1000th Ordinary Post! And semolina ricotta gnocchi

My favorite field. I would build The Ordinary here.

This is The Ordinary’s 1000th post! That’s 1000 recipes, ramblings, stories, songs, and utter utter nonsense. Looking back over all the posts, it’s funny how The Ordinary has become a place in my imagination, a place of my imagination. The Ordinary has hallways and corridors, underground labyrinths, cobwebbed attics, secret gardens, hopes, follies, a wood between worlds with pools leading to other worlds. Balconies, towers, porches, ramparts–such a view! We have institutes! The Ordinary’s institute for analysis of vocal inflection, The Ordinary’s technological institute for the technological advancement of the study of technology, The Ordinary’s anti-boredom institute, The Ordinary’s institute for cheerfulness studies, an institute devoted entirely to the study of winter light, and an institute entirely devoted to the study of time passing.

It’s a vast expansive place, so full of memories, bewilderingly full of memories. Ghosts and dreams swim through slanted lights and shadows, pockets of coolness and warmth, floating in the ocean near shore at the end of summer.

Of course it’s not any of that. It’s just blog, it’s just an ordinary ordinary blog, which probably shouldn’t have recipes, or should only have recipes and not the ravings of a madwoman. It’s just a bag of words, a shabby bag, worn with so much usage, torn through with the spiky awkwardness of all of the shambles of words thrown into it. Too many words, probably, but here we are, 1000 posts later. I’ve got a birthday next week. I’m between jobs with no hint of a career, we’re all just surfacing from a pandemic. I’ve got a lost-at-sea feeling. But I’m glad to have The Ordinary, for now. I’m grateful for anyone who has taken a minute to read any of the nonsense or try any of the recipes. I hope that someone has discovered a song or a movie or an artist or a good book because of The Ordinary. Thank you, Ordinary Friends!

Here is a playlist I have put together of songs I love to cook to. Songs to get you dancing and singing as you’re standing over pots and pans in your kitchen, or scrubbing pots and pans in your kitchen. I will be adding to this as the songs pull on my coattails, so stay tuned!

I think I may have invented this recipe! I’ve seen (and made) ricotta gnocchi. I’ve seen (and made) semolina gnocchi, but I’ve never seen them combined like this. These are light, tender, and flavorful. They’re simple but a bit of a production. But it’s all fun. You can put them with any kind of sauce you want. I like a light tomato sauce. I think later in the summer I’d do a roasted tomato and pepper sauce. Last night we had them with a hazelnut rosemary white wine sauce, also good, but not as pretty.

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Kale “lasagna” with tomatoes & roasted red peppers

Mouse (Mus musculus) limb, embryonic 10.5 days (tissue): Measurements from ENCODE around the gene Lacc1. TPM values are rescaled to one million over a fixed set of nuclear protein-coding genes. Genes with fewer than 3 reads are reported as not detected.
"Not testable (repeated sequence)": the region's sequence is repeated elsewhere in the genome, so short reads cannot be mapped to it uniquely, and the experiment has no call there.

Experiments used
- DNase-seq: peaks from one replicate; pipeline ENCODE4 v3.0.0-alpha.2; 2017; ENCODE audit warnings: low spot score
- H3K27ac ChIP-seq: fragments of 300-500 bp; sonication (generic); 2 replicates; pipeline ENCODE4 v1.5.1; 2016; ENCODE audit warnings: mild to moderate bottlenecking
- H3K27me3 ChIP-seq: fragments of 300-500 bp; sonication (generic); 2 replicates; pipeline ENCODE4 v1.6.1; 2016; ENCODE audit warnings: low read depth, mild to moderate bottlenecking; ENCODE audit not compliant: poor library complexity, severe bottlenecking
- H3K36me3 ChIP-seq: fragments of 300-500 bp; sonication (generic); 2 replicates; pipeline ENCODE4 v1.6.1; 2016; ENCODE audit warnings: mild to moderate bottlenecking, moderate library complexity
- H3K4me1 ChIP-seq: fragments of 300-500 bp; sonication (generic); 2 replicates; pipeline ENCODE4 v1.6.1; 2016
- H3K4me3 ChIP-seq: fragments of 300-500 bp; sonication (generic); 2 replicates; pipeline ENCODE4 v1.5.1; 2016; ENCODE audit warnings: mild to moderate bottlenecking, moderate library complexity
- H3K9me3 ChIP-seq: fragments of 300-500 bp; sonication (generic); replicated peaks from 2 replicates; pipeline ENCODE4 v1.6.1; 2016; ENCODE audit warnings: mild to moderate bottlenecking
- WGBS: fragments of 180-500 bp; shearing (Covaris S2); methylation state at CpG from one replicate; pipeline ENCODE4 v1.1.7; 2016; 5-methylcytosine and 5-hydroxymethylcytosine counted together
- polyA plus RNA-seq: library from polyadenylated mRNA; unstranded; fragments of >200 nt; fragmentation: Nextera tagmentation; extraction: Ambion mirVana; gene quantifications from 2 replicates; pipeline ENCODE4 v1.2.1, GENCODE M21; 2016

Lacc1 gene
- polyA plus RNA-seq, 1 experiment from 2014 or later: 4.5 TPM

Kale “lasagna”

I’ve always had a habit of becoming irrationally fond of inanimate objects. An oddly shaped twig, a little sketch I made, a blank book, a pen, an acorn. The list goes on and on. I would imbue them with importance, with personality, with magical powers, almost. At the moment it’s a little quince. I’ve said in the past that I love everything about quinces, and that remains true. I love their flavor, their scent, their name, their name in french (coing), the fact that you need to give them a lot of attention to make them palatable, the fact that they start out quite drab, but become lovely and rosy when you cook them. We have a little quince bush in our backyard. It’s a cutting from a tree by David’s aunts old house. We didn’t think it would live, but it’s doing quite well. It even produced a few little fruits this year, its second year with us. The fruit didn’t ripen, though. It fell to the ground – tiny, pale and very hard. It smelled nice, so I held onto it. I put it beside me on the desk, and there it sat for a few days. I worked all weekend, and Monday morning I thought about the quince. I couldn’t see it anywhere, but I could smell it, unmistakable and sweet. David had moved it to the top of a nearby bookshelf to save it from the boys, who had been playing at my desk all weekend. The poor thing is smaller, shriveled, soft, starting to turn brown in spots. But it still smells intoxicatingly good! The uglier it gets, the sweeter it smells. And I’ve become fond of the wrinkled little thing. I feel like a swooning lady with her smelling salts, I hold it to my nose and it elevates my spirits. It’s like autumn in a tiny rotting bundle.

So…kale! We got some kale from our CSA, and some red peppers, and some eggplant and of course, some more tomatoes! I decided to boil up the kale, and treat it like lasagna noodles. I washed it and removed the stems, but kept the leaves long. I boiled them for about twenty minutes, so they were quite soft, but still bright, and not falling apart. And I stretched it out like lasagna noodles, layering it with ricotta, roasted peppers, fresh tomatoes. I had some leftover eggplant anyone can love, so I added a layer of that. It was delicious, but if you don’t have it, or have time to make it, this dish will still be very delicious! I broiled a red pepper, let it steam in a covered bowl, and then removed the skin and seeds. you want to be sure to let it sit for a while, and discard any moisture that collects. As with any lasagna that contains vegetables, you want to be sure the veggies are quite dry before you add them, or the lasagna will form a broth. This broth happens to be quite tasty, though, so if you have some bread to sop it up, you’re golden!

Here’s Bill Withers with Ain’t No Sunshine, because it’s a beautiful song, because it’s a rainy day, because I miss my dog.
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